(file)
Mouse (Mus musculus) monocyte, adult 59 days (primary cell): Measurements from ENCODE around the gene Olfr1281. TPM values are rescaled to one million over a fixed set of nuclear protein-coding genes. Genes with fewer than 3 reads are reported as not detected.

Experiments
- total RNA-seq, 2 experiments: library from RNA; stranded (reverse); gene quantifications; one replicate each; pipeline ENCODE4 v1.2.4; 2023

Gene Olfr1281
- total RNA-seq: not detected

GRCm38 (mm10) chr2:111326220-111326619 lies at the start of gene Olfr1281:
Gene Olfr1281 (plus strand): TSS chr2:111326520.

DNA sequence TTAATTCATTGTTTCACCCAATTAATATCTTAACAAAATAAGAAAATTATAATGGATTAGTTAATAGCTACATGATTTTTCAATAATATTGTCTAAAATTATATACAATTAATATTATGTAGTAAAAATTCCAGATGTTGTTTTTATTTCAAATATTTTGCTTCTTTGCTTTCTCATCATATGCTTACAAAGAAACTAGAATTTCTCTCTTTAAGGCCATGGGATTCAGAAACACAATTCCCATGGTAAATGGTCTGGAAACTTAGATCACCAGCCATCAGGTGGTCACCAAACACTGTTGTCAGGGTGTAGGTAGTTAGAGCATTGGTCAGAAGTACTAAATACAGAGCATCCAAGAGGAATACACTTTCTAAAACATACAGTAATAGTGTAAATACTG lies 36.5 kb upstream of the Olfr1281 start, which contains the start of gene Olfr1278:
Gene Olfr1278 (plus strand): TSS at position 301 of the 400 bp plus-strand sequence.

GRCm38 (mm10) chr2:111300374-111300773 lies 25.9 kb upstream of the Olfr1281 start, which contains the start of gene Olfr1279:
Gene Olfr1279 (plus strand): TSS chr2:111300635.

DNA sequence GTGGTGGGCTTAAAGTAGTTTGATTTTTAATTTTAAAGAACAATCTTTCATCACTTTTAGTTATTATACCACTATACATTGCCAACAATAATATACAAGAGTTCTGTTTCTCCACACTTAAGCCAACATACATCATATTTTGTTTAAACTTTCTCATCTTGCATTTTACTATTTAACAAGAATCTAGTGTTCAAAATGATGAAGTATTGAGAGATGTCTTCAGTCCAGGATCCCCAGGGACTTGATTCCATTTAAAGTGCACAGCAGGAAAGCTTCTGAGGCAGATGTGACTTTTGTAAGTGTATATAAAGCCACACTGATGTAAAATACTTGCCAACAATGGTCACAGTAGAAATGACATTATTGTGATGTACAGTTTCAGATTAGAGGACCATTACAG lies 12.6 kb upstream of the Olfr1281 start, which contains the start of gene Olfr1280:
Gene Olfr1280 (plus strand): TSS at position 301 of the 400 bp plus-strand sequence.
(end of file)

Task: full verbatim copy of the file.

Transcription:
Mouse (Mus musculus) monocyte, adult 59 days (primary cell): Measurements from ENCODE around the gene Olfr1281. TPM values are rescaled to one million over a fixed set of nuclear protein-coding genes. Genes with fewer than 3 reads are reported as not detected.

Experiments
- total RNA-seq, 2 experiments: library from RNA; stranded (reverse); gene quantifications; one replicate each; pipeline ENCODE4 v1.2.4; 2023

Gene Olfr1281
- total RNA-seq: not detected

GRCm38 (mm10) chr2:111326220-111326619 lies at the start of gene Olfr1281:
Gene Olfr1281 (plus strand): TSS chr2:111326520.

DNA sequence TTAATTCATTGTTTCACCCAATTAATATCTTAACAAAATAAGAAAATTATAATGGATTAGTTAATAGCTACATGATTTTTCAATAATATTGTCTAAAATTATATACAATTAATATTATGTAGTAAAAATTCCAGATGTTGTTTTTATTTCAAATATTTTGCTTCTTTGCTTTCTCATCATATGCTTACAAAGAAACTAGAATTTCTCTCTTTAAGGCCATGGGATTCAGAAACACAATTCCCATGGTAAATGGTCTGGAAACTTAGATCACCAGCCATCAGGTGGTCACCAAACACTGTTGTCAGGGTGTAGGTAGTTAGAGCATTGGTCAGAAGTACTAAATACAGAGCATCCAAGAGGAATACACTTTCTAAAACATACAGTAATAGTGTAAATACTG lies 36.5 kb upstream of the Olfr1281 start, which contains the start of gene Olfr1278:
Gene Olfr1278 (plus strand): TSS at position 301 of the 400 bp plus-strand sequence.

GRCm38 (mm10) chr2:111300374-111300773 lies 25.9 kb upstream of the Olfr1281 start, which contains the start of gene Olfr1279:
Gene Olfr1279 (plus strand): TSS chr2:111300635.

DNA sequence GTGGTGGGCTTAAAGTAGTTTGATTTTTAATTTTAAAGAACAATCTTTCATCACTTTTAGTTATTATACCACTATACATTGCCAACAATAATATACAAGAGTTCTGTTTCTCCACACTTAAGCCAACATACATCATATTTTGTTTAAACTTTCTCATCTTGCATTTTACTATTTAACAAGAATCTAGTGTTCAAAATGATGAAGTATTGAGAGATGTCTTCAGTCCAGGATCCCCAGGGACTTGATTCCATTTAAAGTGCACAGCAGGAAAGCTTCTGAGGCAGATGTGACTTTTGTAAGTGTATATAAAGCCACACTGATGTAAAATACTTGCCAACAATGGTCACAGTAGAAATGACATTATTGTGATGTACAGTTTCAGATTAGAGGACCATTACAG lies 12.6 kb upstream of the Olfr1281 start, which contains the start of gene Olfr1280:
Gene Olfr1280 (plus strand): TSS at position 301 of the 400 bp plus-strand sequence.